In term of the visual arts, painting is the most significant one. Historically speaking, Vietnamese painting is still very young. However, the cultural origins of painting, in fact, went back much further.
Vietnamese people have created art as long as they have existed. When the first classes in line drawing, anatomy and landscape painting were offered in the early decades of the twentieth century, art students drew on their rich religious and cultural background to execute their works. As a result, you can see in these paintings, the combination of the views of their home villages, portraits of farmers in the countryside and techniques of lacquer and silk which had been used for centuries in temple decorations.
Like other artists in the world, Vietnamese painters are affected by their environment but they have still found a particularly sensitive way to convey their identities, histories and beliefs through color and poetic imagery. Vietnamese artists have now become more exploratory and go-ahead, tried to attune themselves to international trends. A powerful upsurge of new art forms and revitalized traditions are moving Vietnamese art forward. Young artists are seeking their hallmarks based on their own experience and personal vision, increasingly the showing of self-confidence and audacity in their work.
Western style in technique and the use of color was what the first student generation trained in their school. The techniques, however, were employed by the graduate artists to depict the aesthetic essence of Vietnam, especially the freedom and generosity of an Asian soul. Such fundamental beginning had laid the foundation for the younger generations to follow and again, lead to their success.
In the 1930s, 1940s and 1950s, the first modern artist generation joined in the international field of art and was highly evaluated in Vietnam as well as overseas. From then on, many of them gained good reputation and were honored as the masters of Vietnam's modern art such as To Ngoc Van, Nguyen Phan Chanh, Nguyen Gia Tri, Bui Xuan Phai, Le Pho, Tran Van Can, Nguyen Do Cung, Nguyen 'I'ien Chung, Nguyen Tu Nghiem, Duong Bich Lien and so on.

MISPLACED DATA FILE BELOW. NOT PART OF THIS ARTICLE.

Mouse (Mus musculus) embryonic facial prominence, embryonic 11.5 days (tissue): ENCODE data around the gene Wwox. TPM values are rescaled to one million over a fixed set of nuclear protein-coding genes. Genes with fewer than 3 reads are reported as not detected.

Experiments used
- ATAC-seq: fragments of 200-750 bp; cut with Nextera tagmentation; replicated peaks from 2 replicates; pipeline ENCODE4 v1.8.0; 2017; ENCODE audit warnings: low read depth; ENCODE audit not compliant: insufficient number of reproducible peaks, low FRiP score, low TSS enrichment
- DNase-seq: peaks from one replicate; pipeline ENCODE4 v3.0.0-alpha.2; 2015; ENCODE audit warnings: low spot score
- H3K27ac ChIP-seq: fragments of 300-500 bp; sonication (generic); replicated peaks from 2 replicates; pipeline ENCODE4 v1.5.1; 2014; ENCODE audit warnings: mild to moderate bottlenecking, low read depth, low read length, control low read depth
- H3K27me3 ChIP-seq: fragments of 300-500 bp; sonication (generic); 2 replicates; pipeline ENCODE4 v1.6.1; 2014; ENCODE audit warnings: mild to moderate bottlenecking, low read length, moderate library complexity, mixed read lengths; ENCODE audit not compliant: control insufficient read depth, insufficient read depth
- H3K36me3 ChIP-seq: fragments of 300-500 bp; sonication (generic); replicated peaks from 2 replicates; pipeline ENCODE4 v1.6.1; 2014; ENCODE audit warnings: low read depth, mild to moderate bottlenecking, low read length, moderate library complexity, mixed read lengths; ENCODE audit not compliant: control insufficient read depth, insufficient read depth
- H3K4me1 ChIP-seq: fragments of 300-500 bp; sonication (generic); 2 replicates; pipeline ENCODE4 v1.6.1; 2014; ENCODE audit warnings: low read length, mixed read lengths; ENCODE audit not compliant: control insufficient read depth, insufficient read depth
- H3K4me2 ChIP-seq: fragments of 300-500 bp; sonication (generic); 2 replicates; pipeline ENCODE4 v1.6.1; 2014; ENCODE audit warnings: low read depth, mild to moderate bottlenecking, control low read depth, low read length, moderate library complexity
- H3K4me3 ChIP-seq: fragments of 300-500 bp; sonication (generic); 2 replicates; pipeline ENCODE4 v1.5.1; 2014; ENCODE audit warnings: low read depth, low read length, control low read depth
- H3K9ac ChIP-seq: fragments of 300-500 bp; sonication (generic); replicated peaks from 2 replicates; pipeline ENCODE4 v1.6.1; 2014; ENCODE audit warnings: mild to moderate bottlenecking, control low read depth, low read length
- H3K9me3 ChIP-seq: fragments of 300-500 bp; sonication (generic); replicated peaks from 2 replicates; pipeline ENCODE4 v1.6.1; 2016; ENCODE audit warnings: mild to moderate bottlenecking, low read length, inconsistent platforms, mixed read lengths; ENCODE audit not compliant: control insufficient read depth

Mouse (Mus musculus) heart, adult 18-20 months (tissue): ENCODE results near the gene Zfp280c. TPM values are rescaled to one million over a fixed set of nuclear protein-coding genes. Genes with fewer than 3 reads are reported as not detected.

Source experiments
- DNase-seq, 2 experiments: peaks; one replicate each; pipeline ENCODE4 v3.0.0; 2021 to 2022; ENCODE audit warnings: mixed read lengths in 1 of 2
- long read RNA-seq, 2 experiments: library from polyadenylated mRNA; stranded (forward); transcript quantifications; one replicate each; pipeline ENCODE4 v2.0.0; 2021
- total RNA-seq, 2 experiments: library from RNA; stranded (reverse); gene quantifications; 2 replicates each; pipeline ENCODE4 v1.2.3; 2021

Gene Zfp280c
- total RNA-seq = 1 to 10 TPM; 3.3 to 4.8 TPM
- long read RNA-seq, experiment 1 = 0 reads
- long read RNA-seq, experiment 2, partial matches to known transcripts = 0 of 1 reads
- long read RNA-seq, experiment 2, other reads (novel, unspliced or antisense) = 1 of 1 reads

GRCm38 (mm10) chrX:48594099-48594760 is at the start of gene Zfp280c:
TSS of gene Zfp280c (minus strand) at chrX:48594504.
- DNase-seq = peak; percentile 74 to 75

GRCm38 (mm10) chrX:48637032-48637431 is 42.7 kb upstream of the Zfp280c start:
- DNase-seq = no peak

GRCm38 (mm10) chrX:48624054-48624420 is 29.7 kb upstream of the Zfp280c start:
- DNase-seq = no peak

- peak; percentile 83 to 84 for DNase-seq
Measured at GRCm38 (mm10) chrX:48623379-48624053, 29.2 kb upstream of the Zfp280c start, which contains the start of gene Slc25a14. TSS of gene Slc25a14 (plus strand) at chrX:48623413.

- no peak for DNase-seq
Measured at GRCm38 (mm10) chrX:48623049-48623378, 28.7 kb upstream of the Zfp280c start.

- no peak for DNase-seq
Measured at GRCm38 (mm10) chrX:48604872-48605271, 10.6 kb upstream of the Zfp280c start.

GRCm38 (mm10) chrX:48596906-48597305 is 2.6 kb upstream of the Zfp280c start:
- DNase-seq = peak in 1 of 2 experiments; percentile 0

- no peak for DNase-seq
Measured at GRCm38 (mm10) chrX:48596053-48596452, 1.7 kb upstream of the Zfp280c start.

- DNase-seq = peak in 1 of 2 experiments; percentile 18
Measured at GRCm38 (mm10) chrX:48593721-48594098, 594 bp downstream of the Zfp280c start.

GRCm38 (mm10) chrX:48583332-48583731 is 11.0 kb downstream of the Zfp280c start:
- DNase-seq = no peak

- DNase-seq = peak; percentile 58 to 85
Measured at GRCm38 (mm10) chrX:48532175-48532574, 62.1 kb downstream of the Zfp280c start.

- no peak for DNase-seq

The wars against colonialists and the U.S. imperialists unintentionally divided Vietnamese modern art into various styles, each of which has its own way to proceed toward perfection. This could most clearly be seen in the works of artists from the North to the South where the fierce struggles as well as realism-criticism, romanticism, and escapism into the dream of peace are described.
Traditional Vietnamese music is extremely diverse, consisting of many different styles varying from region to region. The widely known is Imperial Court music that was performed in the Vietnamese Court during feudalistic times from Tran Dynasty to Nguyen Dynasty. It features an array of instruments, featuring musicians and dancers adorned in elaborate garb. Besides, Quan ho has a long tradition in Vietnam while ca tru has been considered to recognize as Intangible Cultural Heritage.
As regard traditional theater, Cai luong remains very popular in modern Vietnam in comparison to other folk styles. Cheo singing is the most mainstream of theater form in the past and enjoyed widely by the public. Tuong singing, on the other hand, was transitioned from being entertainment for the royal court to traveling troupes.
Vietnam has 54 ethnic minority groups; each one has their own traditional dance. There are several traditional dances performed widely at festivals and other special occasions, such as the lion dance.
When watching a water puppet show, do you know that it originated in the 12th century? In a show, the puppets standing in water are obscured by a split-bamboo screen and manipulated by long poles hidden beneath the water. Epic stories are sung with many different characters, often depicting traditional scenes of Vietnamese life.
Vietnamese literature, both oral and written, is created largely by Vietnamese-speaking people. However, due to the long domination of Chinese, a lot of written works were in classical Chinese. Chu nom, created around the 10th century, allowed writers to compose in Vietnamese and use modified Chinese characters. By the mid-20th century, virtually, all works were composed in chu quoc ngu. Some defining works of literature include The Tale of Kieu by Nguyen Du, Luc Van Tien by Nguyen Dinh Chieu…
Speaking about the poetry, legendary poetess Ho Xuan Huong composed much of her poetry in chu nom, which later has been translated into quoc ngu for modern Vietnamese.
As developments flourish, Vietnamese art continues expanding over the world. They do not content themselves with following up traditions. They are fashioning a new vision that keeps drawing substance from national roots and creating a new tradition - the tradition of the New!
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